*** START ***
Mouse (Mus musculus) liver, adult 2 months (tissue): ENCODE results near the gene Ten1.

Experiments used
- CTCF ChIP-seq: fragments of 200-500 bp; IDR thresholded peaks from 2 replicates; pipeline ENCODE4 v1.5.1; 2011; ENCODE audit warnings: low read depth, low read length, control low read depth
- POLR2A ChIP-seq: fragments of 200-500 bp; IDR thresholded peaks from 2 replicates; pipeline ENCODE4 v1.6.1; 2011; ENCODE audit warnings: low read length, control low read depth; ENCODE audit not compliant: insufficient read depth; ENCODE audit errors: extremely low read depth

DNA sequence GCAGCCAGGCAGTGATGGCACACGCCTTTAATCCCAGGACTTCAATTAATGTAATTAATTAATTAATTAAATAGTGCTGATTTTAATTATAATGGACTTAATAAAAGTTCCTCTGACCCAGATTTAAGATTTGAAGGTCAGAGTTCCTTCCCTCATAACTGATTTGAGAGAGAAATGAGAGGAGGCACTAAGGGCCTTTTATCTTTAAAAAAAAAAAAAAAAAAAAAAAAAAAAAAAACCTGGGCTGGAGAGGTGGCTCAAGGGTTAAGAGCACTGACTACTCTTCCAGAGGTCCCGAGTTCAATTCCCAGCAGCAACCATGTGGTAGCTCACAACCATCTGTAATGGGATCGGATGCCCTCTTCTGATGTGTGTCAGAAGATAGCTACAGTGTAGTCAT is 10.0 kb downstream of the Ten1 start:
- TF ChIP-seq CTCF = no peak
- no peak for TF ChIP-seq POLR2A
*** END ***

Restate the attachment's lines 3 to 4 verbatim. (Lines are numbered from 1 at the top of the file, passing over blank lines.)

- CTCF ChIP-seq: fragments of 200-500 bp; IDR thresholded peaks from 2 replicates; pipeline ENCODE4 v1.5.1; 2011; ENCODE audit warnings: low read depth, low read length, control low read depth
- POLR2A ChIP-seq: fragments of 200-500 bp; IDR thresholded peaks from 2 replicates; pipeline ENCODE4 v1.6.1; 2011; ENCODE audit warnings: low read length, control low read depth; ENCODE audit not compliant: insufficient read depth; ENCODE audit errors: extremely low read depth